An unusual female nude
At first glance, we might take Broncia Koller’s Sitting (Seated Nude Marietta) as just another painting of a horizontal nude woman, hardly something rare in the history of European art (see Titian’s Venus of Urbino as an example). But another look persuades us that there is something different about this painting. Rather than lounging seductively and turning her body to the viewer, the subject here is in the act of sitting up attentively, her legs stretched out before her. She lacks both the marble smoothness and the ideal proportions of the typical female nude in western art history.
Frederic Leighton’s Bath of Psyche provides a good example of a 19th-century nude painted according to the principles laid down by the Royal Academy of Arts in London. Standing in a Greek bathhouse, Psyche’s body is as lean and polished as the Ionic columns and marble steps behind her. She casts the eyes of her face downward, allowing the viewer a vicarious look at her body as she removes her thin toga. Her pose, with raised arm, evokes both the classical nudes of antiquity (ancient Greek and Roman art), and allows for maximum visual consumption of her body.
Against the rules of both classical statuary and of Academic painting, Marietta reveals a small bit of pubic hair. Her soft stomach and thin arms lack the perfect proportions of Leighton’s Psyche and her skin neither glows nor resembles flawless stone. Instead of a coy expression, she fixes a curious and intent gaze back at the viewer. Her setting feels more reminiscent of a doctor’s office or a light-flooded studio than a Greco-Roman building or a sensual lair, removing the erotic undercurrent.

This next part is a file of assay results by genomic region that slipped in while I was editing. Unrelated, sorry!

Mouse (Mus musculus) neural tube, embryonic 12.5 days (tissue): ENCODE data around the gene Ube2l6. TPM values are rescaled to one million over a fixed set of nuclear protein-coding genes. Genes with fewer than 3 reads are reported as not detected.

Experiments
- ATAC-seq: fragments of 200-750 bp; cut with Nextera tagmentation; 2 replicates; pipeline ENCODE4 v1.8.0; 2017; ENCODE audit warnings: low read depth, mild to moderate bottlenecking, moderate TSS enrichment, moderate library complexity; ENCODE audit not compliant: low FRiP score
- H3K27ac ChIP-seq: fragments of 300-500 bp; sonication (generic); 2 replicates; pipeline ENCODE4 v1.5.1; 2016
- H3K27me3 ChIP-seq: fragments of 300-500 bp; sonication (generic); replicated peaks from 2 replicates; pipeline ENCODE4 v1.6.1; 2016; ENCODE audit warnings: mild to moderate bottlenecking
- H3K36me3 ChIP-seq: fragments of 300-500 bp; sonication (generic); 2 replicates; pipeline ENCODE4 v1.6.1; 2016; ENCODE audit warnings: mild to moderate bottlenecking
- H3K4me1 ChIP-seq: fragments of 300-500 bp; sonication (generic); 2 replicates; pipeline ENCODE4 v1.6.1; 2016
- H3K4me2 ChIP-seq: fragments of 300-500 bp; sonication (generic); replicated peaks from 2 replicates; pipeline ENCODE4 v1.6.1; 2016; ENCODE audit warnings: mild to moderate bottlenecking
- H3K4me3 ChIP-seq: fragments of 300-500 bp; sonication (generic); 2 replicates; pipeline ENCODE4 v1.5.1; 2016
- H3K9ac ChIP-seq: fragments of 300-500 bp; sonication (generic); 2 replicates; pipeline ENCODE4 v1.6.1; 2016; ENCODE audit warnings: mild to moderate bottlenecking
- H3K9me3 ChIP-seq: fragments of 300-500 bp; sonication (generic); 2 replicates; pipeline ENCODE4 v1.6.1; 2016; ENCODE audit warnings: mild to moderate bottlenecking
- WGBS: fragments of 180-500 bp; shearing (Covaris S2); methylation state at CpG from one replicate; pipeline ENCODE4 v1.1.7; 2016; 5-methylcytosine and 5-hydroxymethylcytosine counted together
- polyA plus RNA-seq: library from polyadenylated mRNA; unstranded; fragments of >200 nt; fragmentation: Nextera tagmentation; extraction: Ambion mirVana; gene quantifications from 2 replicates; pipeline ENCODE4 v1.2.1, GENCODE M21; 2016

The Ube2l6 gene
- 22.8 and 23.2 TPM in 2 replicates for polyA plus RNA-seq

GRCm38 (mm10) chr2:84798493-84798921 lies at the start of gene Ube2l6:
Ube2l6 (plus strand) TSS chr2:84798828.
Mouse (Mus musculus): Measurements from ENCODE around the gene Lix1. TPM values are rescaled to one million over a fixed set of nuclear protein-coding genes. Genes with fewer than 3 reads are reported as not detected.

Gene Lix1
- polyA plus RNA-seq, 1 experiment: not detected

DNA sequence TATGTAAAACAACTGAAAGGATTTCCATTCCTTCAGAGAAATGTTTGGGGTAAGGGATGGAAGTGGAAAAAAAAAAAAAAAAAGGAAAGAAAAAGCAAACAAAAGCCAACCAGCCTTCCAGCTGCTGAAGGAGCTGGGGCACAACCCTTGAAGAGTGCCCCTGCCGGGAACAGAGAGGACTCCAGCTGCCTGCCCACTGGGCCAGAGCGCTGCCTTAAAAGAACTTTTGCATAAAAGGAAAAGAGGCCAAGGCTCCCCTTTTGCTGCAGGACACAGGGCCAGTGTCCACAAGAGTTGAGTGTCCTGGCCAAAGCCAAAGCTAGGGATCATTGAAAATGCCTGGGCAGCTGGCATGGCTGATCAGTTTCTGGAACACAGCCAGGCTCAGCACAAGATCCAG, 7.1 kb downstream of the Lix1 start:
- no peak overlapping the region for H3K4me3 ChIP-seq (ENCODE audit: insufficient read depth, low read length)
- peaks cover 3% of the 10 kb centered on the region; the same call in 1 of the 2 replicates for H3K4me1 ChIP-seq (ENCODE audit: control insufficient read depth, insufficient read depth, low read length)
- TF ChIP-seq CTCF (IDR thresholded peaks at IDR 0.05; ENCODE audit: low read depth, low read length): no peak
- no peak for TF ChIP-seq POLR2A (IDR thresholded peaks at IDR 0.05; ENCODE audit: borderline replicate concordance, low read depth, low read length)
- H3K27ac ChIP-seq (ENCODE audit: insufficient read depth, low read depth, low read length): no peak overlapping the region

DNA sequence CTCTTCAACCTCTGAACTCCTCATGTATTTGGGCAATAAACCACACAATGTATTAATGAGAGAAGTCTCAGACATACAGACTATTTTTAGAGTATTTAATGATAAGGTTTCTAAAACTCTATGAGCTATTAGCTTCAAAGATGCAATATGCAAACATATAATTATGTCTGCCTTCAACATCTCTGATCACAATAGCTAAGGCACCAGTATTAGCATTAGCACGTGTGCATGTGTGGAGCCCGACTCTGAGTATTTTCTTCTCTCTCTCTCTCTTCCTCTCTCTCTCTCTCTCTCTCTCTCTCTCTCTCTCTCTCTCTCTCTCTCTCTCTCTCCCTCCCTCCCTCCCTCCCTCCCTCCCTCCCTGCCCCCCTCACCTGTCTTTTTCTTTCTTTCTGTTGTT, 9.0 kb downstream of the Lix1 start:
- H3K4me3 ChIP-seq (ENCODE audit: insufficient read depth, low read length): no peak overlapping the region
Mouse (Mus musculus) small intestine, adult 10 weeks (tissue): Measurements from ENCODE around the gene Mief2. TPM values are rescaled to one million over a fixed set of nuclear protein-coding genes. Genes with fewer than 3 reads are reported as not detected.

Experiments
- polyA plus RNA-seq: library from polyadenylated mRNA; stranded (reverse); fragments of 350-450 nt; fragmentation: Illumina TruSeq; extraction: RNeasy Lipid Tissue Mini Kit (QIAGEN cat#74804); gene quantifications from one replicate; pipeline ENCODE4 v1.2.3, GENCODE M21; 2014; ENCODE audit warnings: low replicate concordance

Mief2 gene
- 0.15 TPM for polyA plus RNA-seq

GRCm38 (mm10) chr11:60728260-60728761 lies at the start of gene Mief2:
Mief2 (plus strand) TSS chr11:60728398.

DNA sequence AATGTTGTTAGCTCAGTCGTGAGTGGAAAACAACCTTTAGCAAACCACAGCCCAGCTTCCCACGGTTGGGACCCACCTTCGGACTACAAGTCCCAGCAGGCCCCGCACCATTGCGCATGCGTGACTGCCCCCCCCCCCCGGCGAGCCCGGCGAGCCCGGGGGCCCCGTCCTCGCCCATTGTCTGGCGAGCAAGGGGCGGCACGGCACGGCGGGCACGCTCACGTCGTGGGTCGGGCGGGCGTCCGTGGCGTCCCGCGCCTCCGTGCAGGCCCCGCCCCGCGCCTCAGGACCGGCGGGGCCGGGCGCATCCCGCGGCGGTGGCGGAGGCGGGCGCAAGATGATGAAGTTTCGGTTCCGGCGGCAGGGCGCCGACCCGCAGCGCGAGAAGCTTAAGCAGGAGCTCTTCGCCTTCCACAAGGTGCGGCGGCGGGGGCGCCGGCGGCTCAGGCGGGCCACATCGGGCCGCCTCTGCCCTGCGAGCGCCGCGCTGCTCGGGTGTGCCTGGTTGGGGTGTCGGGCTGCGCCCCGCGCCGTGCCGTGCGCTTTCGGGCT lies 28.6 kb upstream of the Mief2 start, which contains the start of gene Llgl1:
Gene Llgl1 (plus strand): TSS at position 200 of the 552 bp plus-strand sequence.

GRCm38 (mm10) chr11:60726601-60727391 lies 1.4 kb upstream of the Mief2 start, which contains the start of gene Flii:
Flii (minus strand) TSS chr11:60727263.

In contrast to the vertical format of Leighton’s work, the composition of Koller’s work is horizontal. Scholar Julie Johnson compares the sheet she sits on to the tablecloth under a still life, a comparison echoed as well in the shallow space and design of the work.
Perhaps Koller is reminding us that we’re looking at a painting, not a flesh and blood figure. Here, Marietta is an abstraction, a series of shapes and colors and textures. The artist draws our attention to the decorative and geometric qualities of the image, rather than any underlying sexual charge.
Abstraction and the aesthetic of the Secession
The setting of the painting is stark. The artist has divided the background into a series of unequal squares and rectangles, which play against the triangles of the nude’s elbows, pubic region, and feet. In the asymmetrical squares and the framing of the figure’s head, the portrait recalls Gustav Klimt’s Portrait of Margaret Stonborough-Wittgenstein, painted two years earlier. So, too, does the play of diaphanous white against shades of grey, a subtle visual harmony that harks back to James McNeil Whistler’s nuanced portraits in monochrome and neutrals.
Koller’s nod to the portraiture of Klimt was deliberate. Both socially, and professionally, Koller’s art was bound to the circle of the Vienna Secession, a group of (male) artists working in the fine arts, architecture, and design, beginning in 1897. The leading lights of the Secession, such as Klimt, designer Kolomon Moser, and architect Josef Hoffmann were regular guests at the home of Koller and her husband, physician Hugo Koller, in Oberwaltersdorf (south of Vienna), as were notable musicians and philosophers. Koller exhibited in the all-important Kunstschauen (Art shows) of 1908 and 1909, alongside Gustav Klimt, Egon Schiele, and Oscar Kokoschka.
In 1913 Koller joined the Bund Österreichischer Künstler (Federation of Austrian Artists), a rare artistic group open to both men and women, alongside artists from the Wiener Werkstätte (an Arts and Crafts Cooperative founded in 1903) and the Secession. As scholars Megan Brandow-Faller and Julie Johnson have shown, the Vienna Secession was not open to women members, but Koller was clearly showing herself to have absorbed its many stylistic tenets.
Broncia Koller and Viennese modernism